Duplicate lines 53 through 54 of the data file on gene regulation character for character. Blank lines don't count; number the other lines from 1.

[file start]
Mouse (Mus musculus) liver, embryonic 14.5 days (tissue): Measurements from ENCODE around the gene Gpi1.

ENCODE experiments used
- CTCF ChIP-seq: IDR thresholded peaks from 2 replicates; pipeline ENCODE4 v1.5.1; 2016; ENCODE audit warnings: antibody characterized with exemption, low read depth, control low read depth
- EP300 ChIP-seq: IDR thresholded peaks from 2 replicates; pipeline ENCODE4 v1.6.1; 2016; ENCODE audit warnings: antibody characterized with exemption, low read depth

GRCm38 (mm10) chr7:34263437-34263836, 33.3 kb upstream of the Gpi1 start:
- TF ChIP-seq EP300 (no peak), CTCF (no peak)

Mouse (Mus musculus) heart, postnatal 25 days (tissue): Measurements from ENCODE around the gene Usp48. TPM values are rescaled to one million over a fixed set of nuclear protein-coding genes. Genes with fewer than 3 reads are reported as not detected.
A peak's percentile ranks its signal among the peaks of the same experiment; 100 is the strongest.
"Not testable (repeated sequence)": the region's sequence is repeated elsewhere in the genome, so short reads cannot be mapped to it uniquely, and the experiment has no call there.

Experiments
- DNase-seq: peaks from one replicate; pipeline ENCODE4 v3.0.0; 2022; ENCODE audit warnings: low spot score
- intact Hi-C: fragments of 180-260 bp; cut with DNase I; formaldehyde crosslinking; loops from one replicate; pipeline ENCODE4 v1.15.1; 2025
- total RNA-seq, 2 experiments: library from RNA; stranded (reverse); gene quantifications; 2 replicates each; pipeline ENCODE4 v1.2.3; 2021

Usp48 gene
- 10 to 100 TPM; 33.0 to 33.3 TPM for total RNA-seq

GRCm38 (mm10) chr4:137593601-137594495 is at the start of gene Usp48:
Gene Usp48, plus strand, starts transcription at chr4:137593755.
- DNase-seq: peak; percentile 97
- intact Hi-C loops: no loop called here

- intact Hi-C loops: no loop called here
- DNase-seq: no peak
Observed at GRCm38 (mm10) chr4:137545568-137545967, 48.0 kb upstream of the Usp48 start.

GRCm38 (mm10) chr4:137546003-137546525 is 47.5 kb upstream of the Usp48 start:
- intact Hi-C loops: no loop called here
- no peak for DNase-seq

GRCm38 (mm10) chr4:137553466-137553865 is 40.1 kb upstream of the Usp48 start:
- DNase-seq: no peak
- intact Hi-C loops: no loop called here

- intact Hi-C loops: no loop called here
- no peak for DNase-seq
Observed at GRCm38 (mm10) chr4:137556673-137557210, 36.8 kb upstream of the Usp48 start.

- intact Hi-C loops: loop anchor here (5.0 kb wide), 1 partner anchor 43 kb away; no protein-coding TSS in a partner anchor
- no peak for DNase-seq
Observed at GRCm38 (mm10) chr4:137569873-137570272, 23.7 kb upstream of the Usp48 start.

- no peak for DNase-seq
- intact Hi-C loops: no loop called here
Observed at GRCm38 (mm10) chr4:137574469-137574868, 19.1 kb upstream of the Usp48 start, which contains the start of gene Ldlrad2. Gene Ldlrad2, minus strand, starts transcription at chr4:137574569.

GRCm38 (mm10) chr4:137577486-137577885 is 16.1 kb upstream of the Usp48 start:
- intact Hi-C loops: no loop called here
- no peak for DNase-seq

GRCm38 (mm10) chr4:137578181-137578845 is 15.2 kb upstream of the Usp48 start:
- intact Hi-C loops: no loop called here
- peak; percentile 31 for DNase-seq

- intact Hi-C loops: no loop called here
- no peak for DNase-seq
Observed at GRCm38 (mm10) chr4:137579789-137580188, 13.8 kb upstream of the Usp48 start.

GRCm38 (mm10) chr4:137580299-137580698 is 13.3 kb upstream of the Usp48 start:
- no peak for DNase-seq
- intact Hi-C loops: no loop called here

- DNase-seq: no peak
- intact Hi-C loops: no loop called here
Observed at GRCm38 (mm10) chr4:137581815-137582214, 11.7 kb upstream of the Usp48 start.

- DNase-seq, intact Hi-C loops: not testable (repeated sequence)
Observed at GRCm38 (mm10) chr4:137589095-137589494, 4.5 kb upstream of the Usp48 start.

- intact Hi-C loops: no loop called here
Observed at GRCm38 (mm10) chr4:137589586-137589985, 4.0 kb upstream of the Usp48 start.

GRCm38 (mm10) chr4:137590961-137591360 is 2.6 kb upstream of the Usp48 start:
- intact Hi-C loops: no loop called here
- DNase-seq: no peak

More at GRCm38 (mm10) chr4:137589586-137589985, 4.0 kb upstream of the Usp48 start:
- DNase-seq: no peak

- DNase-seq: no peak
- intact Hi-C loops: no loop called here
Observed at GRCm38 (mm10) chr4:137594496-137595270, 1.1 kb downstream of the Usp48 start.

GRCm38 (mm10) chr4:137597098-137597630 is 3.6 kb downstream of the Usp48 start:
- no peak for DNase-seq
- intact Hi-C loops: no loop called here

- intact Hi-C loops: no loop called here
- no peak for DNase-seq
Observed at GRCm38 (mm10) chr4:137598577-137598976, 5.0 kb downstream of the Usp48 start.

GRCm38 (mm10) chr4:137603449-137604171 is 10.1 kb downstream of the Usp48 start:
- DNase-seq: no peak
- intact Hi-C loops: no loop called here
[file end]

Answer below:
- DNase-seq, intact Hi-C loops: not testable (repeated sequence)
Observed at GRCm38 (mm10) chr4:137589095-137589494, 4.5 kb upstream of the Usp48 start.